Imagine that you’re sitting in an empty room at a table with a plate of cookies and are told you can have one cookie now or two cookies later. Which option would you choose?
Such a scenario was used in the 1960s and 1970s by psychologist Walter Mischel and his colleagues at Stanford University to examine the psychology of delayed gratification and self-control among preschool children.
In a series of experiments, they tested under which conditions children would give in to temptation and under which conditions they would delay gratification and wait for a preferred reward. The children waited the longest time when neither the delayed nor the immediate reward was available for the children’s attention while they waited. They waited the shortest time when both the delayed and the immediate rewards were on the table in front of them while they waited.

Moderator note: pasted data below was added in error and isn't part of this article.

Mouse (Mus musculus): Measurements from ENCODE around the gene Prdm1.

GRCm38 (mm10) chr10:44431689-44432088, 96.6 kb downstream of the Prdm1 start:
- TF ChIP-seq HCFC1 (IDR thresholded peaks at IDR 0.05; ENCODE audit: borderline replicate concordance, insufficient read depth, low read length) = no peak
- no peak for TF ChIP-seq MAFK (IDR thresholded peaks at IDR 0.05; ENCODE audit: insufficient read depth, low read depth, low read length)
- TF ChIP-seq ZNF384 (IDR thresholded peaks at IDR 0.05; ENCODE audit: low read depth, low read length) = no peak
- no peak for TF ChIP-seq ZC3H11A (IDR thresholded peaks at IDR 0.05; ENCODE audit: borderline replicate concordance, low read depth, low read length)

Many years later, as teenagers and as adults, the preschoolers who showed self-control and delayed gratification longer were more self-reliant and confident, earned much better SAT scores, were better able to pursue and reach long-term goals, had reached higher educational levels, and even weighed less. Individuals who had lifelong low self-control experienced problems with their behavior when they were faced with attractive temptations.
Being a successful runner requires a lot of self-control, delaying gratification now for the more desirable reward later. People can wait for something without frustration if they expect that they really will get the deferred larger outcome later, and, in the meantime, shift their attention elsewhere and occupy themselves with distractions.
– from Running Periodization: Training Theories to Run Faster